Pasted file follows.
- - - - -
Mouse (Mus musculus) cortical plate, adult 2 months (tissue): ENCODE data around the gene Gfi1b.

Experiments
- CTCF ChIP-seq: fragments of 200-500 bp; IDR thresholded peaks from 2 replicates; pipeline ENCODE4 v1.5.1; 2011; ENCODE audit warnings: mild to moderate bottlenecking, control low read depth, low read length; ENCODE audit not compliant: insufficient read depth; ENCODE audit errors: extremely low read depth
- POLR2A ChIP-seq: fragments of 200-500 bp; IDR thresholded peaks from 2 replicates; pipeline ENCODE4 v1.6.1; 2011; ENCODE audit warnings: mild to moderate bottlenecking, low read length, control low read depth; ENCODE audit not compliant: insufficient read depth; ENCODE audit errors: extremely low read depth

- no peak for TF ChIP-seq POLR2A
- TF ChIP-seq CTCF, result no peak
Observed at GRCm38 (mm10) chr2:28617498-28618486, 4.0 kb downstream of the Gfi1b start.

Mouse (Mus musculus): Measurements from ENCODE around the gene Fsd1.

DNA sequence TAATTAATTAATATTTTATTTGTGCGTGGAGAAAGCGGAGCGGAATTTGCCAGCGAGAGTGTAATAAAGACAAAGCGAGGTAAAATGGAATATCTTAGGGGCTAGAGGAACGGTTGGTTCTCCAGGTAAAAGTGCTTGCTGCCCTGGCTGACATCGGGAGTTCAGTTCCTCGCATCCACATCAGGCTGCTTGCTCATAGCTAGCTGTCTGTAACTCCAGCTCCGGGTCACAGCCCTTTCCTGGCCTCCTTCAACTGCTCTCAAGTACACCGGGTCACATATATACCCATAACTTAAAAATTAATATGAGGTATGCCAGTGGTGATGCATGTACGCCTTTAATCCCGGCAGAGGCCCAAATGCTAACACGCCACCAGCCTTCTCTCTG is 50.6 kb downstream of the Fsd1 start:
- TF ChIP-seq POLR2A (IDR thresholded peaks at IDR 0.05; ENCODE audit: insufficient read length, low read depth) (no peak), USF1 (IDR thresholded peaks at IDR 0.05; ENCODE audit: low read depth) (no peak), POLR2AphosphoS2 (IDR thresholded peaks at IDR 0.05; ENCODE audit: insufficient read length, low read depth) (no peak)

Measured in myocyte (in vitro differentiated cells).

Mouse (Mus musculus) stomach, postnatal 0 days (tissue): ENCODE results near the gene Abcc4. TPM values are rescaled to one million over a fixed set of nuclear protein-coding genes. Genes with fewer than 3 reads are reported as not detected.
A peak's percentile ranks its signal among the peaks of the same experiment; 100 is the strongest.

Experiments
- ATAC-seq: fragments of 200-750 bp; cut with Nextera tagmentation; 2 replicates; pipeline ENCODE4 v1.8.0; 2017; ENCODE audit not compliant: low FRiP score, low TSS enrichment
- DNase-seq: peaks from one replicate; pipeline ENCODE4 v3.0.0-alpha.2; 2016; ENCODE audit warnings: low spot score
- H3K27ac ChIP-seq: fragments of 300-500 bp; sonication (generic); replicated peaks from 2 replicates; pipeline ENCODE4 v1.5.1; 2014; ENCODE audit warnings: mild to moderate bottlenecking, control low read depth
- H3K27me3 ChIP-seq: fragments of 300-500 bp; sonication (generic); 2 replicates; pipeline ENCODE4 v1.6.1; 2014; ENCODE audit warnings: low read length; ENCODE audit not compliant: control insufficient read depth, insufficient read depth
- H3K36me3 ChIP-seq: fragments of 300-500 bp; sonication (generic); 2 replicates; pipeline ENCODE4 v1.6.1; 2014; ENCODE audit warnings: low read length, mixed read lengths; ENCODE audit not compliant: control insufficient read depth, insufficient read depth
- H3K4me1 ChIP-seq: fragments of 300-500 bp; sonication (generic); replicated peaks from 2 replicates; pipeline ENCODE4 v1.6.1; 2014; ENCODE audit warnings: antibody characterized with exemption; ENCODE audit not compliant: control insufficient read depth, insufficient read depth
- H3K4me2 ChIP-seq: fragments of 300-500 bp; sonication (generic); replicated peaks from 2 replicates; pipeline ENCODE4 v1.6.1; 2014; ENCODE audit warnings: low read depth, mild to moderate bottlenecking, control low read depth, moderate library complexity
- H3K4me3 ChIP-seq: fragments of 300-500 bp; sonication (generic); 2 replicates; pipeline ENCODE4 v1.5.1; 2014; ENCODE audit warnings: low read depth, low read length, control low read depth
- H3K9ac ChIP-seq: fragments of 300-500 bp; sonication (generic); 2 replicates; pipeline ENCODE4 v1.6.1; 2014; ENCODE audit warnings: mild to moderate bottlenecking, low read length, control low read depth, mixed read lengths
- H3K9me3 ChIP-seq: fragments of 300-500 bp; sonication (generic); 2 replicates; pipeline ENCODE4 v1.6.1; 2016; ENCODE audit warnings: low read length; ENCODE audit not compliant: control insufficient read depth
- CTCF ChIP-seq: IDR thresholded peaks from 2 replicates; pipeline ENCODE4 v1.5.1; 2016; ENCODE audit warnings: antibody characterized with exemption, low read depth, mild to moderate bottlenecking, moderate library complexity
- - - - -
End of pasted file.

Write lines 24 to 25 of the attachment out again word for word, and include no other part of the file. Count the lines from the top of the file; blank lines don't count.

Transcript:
- H3K9me3 ChIP-seq: fragments of 300-500 bp; sonication (generic); 2 replicates; pipeline ENCODE4 v1.6.1; 2016; ENCODE audit warnings: low read length; ENCODE audit not compliant: control insufficient read depth
- CTCF ChIP-seq: IDR thresholded peaks from 2 replicates; pipeline ENCODE4 v1.5.1; 2016; ENCODE audit warnings: antibody characterized with exemption, low read depth, mild to moderate bottlenecking, moderate library complexity